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The hysterectomy is the ablation of the uterus. We speak of a complete hysterectomy when the uterus is entirely removed (body and cervix) and of a partial hysterectomy (also called “supracervical”) when the uterine body is removed while leaving the cervix of the uterus. At the time of this operation, it may be required to remove the ovaries with the fallopian tubes.

Surgical techniques

The surgical operation is proposed with either total anesthesia or a regional one (epidural block or spinal anesthesia).

The hysterectomy can be performed in 3 different ways:

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Vaginal Hysterectomy

The operation is performed transvaginally that induces no abdominal incision. However, the surgeon may need to practice a laparoscopy to facilitate surgery stage.

Laparoscopic Hysterectomy

The removal of the uterus is done under the control of a camera placed through a single incision on the belly button, and by using trocars just above pubis. At the end of the operation, the uterus can be removed via vagina, or it is cut into small pieces and removed from abdominal cavity via laparoscopic ports. The healing and recovery times are the same than the vaginal hysterectomy.

Hysterectomy via laparotomy

More rarely, the operation is performed by an incision through the abdominal wall, generally horizontal, sometimes vertical, between the pubic bones and the belly button.

The hospital stay is approximately 3 days with a vaginal or a laparoscopic hysterectomy, and 6 days for the abdominal procedure. The work leave is respectively 15 days to 1 month.

Postoperative recoveries

The main clinical manifestations after a hysterectomy are the lack of the menses and the unability to be pregnant, which does not mean that you will be menopause. Only the fact of removing the two ovaries will led to the menopause and its demonstrations such as hot flashes and night sweats. You will be able, in this case, to discuss with your doctor the possibility of a hormonal replacement therapy (HRT). If you are postmenopausal before the intervention, there will be no specific modification.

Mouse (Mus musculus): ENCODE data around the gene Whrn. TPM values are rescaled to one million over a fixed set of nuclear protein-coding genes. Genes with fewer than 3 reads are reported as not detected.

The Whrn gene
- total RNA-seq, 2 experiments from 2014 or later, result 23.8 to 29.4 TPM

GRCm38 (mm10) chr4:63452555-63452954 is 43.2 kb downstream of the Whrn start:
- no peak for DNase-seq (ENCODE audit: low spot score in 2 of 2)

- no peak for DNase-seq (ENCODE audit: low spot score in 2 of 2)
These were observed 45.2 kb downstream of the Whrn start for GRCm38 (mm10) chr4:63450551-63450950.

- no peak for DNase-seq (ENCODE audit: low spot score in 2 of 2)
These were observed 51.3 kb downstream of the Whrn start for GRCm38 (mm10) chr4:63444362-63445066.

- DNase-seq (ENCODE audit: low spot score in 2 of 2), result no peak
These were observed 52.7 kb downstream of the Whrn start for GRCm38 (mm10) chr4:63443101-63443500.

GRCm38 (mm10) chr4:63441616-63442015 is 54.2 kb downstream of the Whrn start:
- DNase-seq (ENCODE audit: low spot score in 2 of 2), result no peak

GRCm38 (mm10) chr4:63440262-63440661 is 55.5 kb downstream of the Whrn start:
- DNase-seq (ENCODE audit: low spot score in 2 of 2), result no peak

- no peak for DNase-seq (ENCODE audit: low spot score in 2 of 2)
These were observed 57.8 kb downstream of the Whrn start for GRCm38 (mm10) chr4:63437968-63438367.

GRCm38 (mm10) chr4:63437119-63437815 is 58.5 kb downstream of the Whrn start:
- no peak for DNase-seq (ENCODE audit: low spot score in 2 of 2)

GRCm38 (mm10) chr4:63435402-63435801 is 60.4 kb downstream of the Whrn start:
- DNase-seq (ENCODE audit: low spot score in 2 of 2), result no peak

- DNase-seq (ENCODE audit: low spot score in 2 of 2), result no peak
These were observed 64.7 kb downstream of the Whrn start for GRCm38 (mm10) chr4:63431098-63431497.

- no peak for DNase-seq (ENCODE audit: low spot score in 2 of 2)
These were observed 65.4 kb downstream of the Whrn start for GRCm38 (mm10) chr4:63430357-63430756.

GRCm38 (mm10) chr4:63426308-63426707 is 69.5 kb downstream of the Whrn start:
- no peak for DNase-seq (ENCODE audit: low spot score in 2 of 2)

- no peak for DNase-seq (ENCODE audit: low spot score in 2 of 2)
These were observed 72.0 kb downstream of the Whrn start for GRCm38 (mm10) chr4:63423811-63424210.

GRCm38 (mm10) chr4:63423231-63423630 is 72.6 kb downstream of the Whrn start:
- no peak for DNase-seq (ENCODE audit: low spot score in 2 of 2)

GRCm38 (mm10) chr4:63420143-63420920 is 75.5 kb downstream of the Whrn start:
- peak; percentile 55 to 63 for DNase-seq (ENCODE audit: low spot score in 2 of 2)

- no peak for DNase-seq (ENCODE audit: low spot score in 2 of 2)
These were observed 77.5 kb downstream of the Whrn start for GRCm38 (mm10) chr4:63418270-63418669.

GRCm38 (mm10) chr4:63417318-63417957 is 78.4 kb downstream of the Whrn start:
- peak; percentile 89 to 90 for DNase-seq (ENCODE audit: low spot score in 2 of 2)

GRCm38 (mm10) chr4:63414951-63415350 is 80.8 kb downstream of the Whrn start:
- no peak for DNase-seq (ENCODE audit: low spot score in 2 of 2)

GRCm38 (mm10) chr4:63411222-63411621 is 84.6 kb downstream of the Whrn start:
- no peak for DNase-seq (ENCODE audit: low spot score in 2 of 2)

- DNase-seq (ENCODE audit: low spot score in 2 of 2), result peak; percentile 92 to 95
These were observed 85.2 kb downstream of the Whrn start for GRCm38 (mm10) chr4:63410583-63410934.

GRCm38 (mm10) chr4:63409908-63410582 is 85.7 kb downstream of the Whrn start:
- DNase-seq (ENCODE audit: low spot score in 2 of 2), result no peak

The hysterectomy does not modify the possibility or the quality of sexual intercourses. There is no reason for you to get symptoms such as a gain of weight or a depression, sometimes charged to the hysterectomy. The operational part (the uterus +/- ovaries) is always analyzed and the result of this analysis will be communicated to you in postoperative consultation.

Risks & Complications

In spite of the meticulous surgery technics, it is not possible to guarantee neither therapeutic success nor a total absence of any complications.

During the intervention

- The abdominal opening: the access incision can be modified (“laparoconversion”, i.e. from a laparoscopically assisted hysterectomy to a laparotomy one) according to the observations made during the operation, or if any per-operational complications occurred.
- Significant blood loss: may rarely lead to a blood transfusion.
- Lesions of an organ close to the uterus: this can exceptionally happen: intestinal, urinary tracts or blood vessels wounds, requiring a specific surgical assumption.


- Blood tumor or abscess in the abdominal wall: it generally requires local care, but a surgical evacuation may be an option.
- Lower extremity deep venous thrombosis and pulmonary embolism: in order to prevent this kind of complication, an early rising is recommended, as well as wearing support stockings and daily injections of anticoagulant.
- Bowel obstruction: It can require a medical care, even a surgical operation.

Last update: 10/2/2013